As for the performance horse, read on.
The Performance Horse Barefoot Myth
It’s a common myth that horses need metal shoes for recreational riding as well as for performance events. What most people don’t understand is that the barefoot horse has a competitive edge over the shod horse. Here are a few examples – better traction, they can feel the ground, and they have better circulation throughout their entire body.
This can result in a more energetic, stronger, happier, healthier equine, with reduced lameness issues. Not to mention all the other benefits of having a sound, barefoot horse.
The fact is – horses were not intended to participate in performance events the human has created. Another fact, take the human out of the equation and the horse would not develop many of the common lameness issues we see in domestication.
As an equine guardian, you must be dedicated to your horse’s overall well-being and health first – barefoot is part of that equation.
The Horse Who Needs Hoof Protection
I believe in helping a horse grow the healthiest hoof she can. In my experience, the best way to do that is without nailing on a metal shoe. That doesn’t mean the horse won’t ever need protection.
Some situations in which protection might be needed include:
- During transition from shoes to barefoot
- Working on terrain that’s different than where the horse lives
- Rehabilitating a horse who had significant damage from wearing metal shoes for most of her life
If your equine partner needs temporary protection (note the word temporary) technology has advanced drastically. So much so, that there is no longer a reasonable excuse for nailing on a metal shoe.
One situation some will say requires metal shoes is the reining horse who needs sliders on the hind hooves. I, however, would argue that the amount of damage that particular event can do to a horse’s body is not worth it.
It’s a Management Philosophy
To have a successful barefoot experience, you must have a management philosophy that puts the horse’s needs first. Their needs must be a priority over convenience. In order to have a sound barefoot horse, you have to be prepared to commit to horse care management modifications.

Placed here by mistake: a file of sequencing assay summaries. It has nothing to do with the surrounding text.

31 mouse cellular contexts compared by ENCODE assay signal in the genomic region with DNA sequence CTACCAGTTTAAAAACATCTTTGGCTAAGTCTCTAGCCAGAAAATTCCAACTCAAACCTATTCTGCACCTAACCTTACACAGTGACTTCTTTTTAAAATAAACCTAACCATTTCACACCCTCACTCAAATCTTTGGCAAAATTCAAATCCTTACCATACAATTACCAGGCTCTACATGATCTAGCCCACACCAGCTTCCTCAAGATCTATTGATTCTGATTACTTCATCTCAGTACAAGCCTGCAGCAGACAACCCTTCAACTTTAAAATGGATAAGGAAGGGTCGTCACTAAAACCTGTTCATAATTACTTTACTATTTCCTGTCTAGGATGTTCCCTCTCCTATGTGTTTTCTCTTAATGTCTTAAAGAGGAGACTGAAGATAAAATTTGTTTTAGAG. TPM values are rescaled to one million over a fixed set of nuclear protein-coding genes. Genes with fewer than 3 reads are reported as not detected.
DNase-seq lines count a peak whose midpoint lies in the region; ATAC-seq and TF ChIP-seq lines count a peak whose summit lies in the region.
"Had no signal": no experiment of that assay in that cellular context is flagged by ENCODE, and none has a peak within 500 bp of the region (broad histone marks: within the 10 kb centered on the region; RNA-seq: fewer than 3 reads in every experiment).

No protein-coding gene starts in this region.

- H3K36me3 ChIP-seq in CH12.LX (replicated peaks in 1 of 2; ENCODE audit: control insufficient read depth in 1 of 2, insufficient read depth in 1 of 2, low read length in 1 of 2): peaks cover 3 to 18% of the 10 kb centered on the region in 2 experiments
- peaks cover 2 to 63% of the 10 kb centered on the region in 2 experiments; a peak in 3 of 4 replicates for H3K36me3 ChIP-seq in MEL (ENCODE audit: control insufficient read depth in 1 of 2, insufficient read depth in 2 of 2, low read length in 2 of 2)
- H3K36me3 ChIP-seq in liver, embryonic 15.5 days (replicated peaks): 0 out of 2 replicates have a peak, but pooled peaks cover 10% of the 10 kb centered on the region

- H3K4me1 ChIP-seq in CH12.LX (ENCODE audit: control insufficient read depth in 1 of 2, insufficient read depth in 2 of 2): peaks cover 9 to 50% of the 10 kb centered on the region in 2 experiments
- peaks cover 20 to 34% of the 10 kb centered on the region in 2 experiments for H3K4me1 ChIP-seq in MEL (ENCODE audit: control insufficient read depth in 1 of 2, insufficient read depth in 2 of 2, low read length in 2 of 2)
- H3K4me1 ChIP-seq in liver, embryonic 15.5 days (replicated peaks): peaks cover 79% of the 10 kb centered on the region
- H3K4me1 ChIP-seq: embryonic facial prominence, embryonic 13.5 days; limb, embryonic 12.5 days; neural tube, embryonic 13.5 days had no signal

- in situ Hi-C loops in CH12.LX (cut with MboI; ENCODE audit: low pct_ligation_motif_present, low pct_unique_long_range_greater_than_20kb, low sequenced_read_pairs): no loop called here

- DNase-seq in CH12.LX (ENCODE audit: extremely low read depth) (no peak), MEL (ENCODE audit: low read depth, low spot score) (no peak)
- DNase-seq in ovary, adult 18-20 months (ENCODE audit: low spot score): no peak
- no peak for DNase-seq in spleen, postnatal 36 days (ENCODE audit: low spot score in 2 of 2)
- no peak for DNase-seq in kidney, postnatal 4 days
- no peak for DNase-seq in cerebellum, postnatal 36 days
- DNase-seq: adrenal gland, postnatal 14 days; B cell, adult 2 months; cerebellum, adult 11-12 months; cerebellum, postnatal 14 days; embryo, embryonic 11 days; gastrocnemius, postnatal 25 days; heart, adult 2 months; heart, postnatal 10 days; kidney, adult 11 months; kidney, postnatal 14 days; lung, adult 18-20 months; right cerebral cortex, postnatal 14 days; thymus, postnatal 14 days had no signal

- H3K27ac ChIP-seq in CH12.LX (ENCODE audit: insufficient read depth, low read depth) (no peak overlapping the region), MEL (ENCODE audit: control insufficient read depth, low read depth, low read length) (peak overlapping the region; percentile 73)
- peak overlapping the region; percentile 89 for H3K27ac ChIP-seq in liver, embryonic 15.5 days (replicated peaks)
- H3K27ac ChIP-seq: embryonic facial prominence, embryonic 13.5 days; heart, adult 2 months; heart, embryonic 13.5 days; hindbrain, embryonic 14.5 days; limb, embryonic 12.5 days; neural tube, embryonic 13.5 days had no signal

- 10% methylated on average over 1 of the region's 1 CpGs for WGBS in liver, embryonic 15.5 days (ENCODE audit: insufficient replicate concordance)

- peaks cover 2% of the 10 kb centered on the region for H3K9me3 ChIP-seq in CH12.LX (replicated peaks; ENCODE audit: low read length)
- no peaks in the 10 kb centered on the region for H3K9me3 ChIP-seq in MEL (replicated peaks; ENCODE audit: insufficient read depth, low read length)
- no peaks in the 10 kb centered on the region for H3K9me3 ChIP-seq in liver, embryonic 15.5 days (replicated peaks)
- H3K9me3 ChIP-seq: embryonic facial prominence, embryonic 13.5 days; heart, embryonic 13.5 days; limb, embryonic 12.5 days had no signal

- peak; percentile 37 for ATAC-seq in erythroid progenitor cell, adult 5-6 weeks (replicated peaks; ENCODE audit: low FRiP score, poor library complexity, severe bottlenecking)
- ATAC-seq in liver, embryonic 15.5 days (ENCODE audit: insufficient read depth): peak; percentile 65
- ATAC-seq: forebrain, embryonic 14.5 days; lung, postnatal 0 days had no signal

Their longevity and quality of life must be put above the equine guardian’s ego and ambitions. (Note to self: longevity and quality of life need not be mutually exclusive.)
As I stated in my book, having a barefoot horse is not for every human. In those cases, it’s best to nail on a metal shoe simply because the human doesn’t want to do what’s needed to keep the horse sound, barefoot.
Some horses are more compromised than others or have more hoof damage – usually due to the human’s management philosophy – not any fault of the horse. Therefore, knowledgeable, competent care is required.
A Barefoot Horse is Not Convenient for The Human
It took me a long time to realize this:
Most equine guardians are not willing to make changes to their horse care program, despite the fact that those changes would improve their equine partner’s overall health and well-being.”
The domesticated horse faces a multitude of health challenges that the wild horse never encounters. This is a clue for the human to step up to the plate and do what’s best for the horse not just what’s convenient – nailing on metal shoes is a convenience.
A key goal is to Help Your Horse Thrive™ despite domestication – that’s my philosophy.
What I’ve shared with you doesn’t imply you shouldn’t ride your equine companion or participate in performance events. However, in order to have a horse that is stronger in mind, body and spirit, it does require changing your equine care philosophy – AND putting it in to practice.
The result? You just may win your horse’s heart and possibly a competition or two.
In the end, a barefoot horse is “not convenient” for the human, but barefoot is what’s best for every horse.
I respect a person’s right to nail metal shoes onto their horse’s hooves. I don’t respect the decision.
In return, I expect the same respect for the barefoot industry and for those who choose to do what it takes to maintain a sound and healthy barefoot horse.
I’d love to hear your barefoot horse challenges, discoveries and success stories. Share them with our community in the comments section.
In the meantime, here’s something to think about:
A horse who’s only sound in shoes is not a sound horse.” ~ Steve Dick
Keep it soulful,
Photo Credit – original photo modified in size and to include the Soulful Equine name and URL